In his last earnings call as chief executive of genetic sequencing company Illumina, Francis deSouza did his best to stay positive.
A controversial US$8 billion (R$39 billion) acquisition of cancer screening company Grail has sparked a campaign from activist investor Carl Icahn, fights with competition authorities on both sides of the Atlantic and criticism from Grail’s founding directors.
DeSouza told analysts that the drama was only affecting “a very small part of the company.”
But every time he was asked about Grail, there were changes in his speaking rate, pitch and volume, according to Speech Craft Analytics, which uses artificial intelligence to analyze audio recordings. There has also been an increase in the use of filler words like “um” and “ah” and even an audible gulp.
The combination “reveals signs of anxiety and tension specifically when approaching this sensitive issue,” according to David Pope, chief data scientist at Speech Craft Analytics.
DeSouza resigned less than two months later.
The idea that audio recordings could provide clues about executives’ true emotions has caught the attention of some of the world’s biggest investors.
Many funds already use algorithms to comb through transcripts of earnings calls and company presentations to extract signals from executives’ word choices – a field known as “Natural Language Processing” or NLP. Now they are trying to find additional messages in the way these words are spoken.
“The idea is that audio captures more than just what’s in the text,” said Mike Chen, head of alternative alpha research at asset manager Robeco. “Even if you have a sophisticated semantic machine, it only captures the semantics.”
Hesitation and filler words tend to be left out of transcriptions, and the AI can also pick up some “microtremors” imperceptible to the human ear.
Robeco, which manages more than $80 billion in algorithmically driven funds, making it one of the largest quants, began adding AI-captured audio signals into its strategies earlier this year. Chen said this has increased returns and that he hopes more investors will follow suit.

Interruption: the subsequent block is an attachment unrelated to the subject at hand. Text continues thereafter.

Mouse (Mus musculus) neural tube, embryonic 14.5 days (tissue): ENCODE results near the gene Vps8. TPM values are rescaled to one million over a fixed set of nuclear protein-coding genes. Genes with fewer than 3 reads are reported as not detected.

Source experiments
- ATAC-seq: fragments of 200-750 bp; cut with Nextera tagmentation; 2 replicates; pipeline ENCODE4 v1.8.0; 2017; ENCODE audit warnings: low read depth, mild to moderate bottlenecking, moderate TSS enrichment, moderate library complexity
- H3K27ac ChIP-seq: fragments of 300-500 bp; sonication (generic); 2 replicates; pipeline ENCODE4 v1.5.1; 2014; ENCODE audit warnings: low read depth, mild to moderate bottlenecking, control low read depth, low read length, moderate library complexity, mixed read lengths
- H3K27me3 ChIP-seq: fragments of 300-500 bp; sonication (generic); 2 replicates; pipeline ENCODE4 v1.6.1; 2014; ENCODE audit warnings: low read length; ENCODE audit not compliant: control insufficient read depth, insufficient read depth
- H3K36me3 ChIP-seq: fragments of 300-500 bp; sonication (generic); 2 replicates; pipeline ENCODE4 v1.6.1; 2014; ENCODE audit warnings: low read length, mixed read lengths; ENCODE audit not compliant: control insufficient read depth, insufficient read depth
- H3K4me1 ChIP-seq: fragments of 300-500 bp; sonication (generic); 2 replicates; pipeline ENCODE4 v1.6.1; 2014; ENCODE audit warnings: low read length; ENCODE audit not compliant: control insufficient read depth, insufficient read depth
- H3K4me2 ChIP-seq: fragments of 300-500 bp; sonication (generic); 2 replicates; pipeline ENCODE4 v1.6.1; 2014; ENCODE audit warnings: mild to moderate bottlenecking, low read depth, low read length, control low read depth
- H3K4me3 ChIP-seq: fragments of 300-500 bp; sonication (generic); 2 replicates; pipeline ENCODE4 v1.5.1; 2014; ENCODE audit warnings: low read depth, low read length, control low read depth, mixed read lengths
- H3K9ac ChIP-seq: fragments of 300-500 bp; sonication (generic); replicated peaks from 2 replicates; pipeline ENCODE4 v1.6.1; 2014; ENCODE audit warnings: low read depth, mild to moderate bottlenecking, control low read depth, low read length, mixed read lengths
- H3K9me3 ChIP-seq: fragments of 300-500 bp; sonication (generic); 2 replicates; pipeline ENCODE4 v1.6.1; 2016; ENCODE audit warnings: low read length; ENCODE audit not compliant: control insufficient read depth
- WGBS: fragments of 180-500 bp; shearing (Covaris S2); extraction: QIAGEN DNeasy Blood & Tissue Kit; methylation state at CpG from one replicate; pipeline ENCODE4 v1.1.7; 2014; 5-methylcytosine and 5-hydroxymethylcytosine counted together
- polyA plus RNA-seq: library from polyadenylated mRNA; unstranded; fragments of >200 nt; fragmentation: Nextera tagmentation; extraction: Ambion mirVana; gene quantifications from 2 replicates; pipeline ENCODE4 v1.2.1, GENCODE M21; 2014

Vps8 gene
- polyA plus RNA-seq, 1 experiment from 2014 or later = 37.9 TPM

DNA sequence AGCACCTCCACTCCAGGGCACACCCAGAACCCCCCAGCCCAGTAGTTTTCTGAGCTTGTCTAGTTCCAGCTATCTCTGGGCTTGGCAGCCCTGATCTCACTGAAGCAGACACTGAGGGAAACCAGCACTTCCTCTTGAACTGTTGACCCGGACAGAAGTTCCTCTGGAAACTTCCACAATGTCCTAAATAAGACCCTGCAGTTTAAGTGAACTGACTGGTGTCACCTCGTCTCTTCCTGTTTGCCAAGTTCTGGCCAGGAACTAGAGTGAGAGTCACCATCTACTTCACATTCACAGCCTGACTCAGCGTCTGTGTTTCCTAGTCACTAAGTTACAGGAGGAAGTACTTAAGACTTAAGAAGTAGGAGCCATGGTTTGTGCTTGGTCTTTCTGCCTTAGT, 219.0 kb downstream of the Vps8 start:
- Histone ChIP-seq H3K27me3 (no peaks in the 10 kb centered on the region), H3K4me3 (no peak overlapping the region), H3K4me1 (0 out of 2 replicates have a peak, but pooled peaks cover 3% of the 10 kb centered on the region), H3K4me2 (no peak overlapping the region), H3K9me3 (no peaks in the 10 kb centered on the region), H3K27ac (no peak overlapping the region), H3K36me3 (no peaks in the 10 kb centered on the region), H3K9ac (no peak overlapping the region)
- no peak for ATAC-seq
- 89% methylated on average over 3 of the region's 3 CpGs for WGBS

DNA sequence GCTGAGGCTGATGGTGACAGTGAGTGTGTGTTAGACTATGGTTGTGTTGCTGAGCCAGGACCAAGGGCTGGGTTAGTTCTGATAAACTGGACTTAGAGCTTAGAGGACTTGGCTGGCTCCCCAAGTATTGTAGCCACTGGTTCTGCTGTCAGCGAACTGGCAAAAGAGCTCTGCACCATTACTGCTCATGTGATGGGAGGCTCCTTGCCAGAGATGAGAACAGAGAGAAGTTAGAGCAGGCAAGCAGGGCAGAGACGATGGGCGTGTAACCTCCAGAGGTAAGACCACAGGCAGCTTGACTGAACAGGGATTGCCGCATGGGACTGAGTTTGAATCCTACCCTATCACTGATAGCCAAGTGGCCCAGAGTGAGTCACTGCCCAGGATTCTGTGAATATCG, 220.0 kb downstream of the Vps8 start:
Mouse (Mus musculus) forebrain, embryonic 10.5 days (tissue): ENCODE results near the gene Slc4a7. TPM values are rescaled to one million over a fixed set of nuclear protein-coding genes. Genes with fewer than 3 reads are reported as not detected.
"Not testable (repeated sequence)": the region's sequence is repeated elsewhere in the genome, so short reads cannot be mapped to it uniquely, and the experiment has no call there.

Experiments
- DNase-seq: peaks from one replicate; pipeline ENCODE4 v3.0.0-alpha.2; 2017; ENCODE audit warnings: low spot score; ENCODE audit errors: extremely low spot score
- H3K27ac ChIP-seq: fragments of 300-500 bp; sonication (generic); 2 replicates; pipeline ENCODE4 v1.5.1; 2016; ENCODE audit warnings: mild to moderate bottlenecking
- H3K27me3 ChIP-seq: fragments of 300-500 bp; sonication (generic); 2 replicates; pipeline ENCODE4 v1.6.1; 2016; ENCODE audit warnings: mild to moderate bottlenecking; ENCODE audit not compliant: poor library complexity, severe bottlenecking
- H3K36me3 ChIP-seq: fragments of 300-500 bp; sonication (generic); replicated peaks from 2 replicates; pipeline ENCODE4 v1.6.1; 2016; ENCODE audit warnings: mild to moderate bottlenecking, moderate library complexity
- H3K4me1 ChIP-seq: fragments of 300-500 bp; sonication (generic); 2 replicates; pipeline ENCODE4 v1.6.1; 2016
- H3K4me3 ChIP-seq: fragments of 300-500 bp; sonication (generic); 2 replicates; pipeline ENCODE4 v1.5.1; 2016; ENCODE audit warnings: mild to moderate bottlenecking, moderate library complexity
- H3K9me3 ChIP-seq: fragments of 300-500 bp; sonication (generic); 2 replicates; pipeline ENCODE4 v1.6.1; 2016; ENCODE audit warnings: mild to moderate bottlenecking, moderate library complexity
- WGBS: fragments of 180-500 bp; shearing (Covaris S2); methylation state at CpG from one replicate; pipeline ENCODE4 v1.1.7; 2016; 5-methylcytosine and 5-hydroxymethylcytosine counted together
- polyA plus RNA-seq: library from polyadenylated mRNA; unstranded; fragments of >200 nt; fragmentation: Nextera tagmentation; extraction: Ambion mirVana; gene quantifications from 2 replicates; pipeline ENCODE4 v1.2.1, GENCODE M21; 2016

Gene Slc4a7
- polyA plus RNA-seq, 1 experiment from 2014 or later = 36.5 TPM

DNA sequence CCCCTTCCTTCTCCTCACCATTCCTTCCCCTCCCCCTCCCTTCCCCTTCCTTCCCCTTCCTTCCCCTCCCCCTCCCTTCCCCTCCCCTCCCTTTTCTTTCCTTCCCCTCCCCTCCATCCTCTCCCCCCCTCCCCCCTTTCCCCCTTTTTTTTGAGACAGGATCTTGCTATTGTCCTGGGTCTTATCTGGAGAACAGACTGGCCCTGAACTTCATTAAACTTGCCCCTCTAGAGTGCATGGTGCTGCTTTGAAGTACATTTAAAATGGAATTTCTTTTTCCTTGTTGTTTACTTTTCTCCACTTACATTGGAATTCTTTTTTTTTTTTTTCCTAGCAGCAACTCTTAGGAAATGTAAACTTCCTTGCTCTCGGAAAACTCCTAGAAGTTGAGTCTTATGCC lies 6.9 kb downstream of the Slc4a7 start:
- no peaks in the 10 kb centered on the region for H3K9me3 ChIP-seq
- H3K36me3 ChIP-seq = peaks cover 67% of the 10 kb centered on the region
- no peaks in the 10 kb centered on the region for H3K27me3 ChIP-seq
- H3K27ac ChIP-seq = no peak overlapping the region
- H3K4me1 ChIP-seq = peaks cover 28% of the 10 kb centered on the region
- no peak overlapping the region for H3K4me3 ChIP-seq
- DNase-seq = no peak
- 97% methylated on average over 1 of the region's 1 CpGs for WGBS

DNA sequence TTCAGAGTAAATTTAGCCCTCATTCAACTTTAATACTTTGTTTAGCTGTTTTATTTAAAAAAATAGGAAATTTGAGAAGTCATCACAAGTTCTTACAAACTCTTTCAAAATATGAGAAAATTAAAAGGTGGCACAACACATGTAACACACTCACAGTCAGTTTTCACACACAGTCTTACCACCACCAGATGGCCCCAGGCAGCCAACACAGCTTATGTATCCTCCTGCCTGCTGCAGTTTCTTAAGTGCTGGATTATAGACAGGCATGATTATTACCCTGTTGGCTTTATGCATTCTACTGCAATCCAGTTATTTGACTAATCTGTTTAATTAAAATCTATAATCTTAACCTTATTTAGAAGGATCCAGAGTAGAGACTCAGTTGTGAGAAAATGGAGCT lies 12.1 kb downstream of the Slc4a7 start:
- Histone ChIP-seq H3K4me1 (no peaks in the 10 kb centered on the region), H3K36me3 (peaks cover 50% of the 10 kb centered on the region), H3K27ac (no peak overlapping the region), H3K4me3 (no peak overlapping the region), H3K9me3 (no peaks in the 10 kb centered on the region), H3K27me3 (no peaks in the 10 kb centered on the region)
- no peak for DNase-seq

The use of audio represents a new level in the cat and mouse game between fund managers and executives.
“We found tremendous value in transcripts,” said Yin Luo, head of quantitative research at Wolfe Research. “The problem this has created for us and many others is that the general sentiment is becoming increasingly positive [porque] company management knows that their messages are being analyzed.”
Several research articles have found that presentations have become increasingly positive since the emergence of NLP, as companies adjust their language to manipulate the algorithms.
A paper co-written by Luo earlier this year found that combining traditional NLP with audio analytics was an effective way to differentiate between companies as their statements become increasingly “standardized.”
Although costs have decreased, the approach can still be relatively expensive. Robeco spent three years investing in new technology infrastructure before it even began incorporating audio analytics.
Chen spent years trying to use audio before joining Robeco, but found the technology wasn’t advanced enough. And while available insights have improved, there are still limitations.
To avoid drawing conclusions based on different personalities — some executives may be naturally more effusive than others — the most reliable analysis comes from comparing different speeches from the same individual over time. But this can make it difficult to evaluate a new leader’s performance — possibly a time when vision would be particularly useful.
“One limitation even in NLP is that a CEO change disrupts general sentiment [análise]” said an executive at a company that provides NLP analytics. “This disruption effect should be stronger with voice.”
Developers should also avoid adding their own biases into audio-based algorithms, where differences such as gender, class, or race may be more obvious than in text.
“We are very careful to ensure that conscious biases that we are aware of are not included, but there may still be subconscious biases,” Chen said. “Having a large, diverse research team at Robeco helps.”
Algorithms can provide misleading results if they try to analyze someone speaking a non-native language, and an interpretation that works in one language may not work in another.
Just as companies have tried to adapt to text analytics, Pope predicted that investor relations teams would begin training executives to monitor tone of voice and other behaviors that transcripts don’t capture. Voice analysis struggles with trained actors who can convincingly remain in character, but replicating this can be easier said than done for executives.
“Very few of us are good at modulating our voice,” he said. “It’s much easier for us to choose our words carefully. We learn to do this from a young age to avoid getting into trouble.”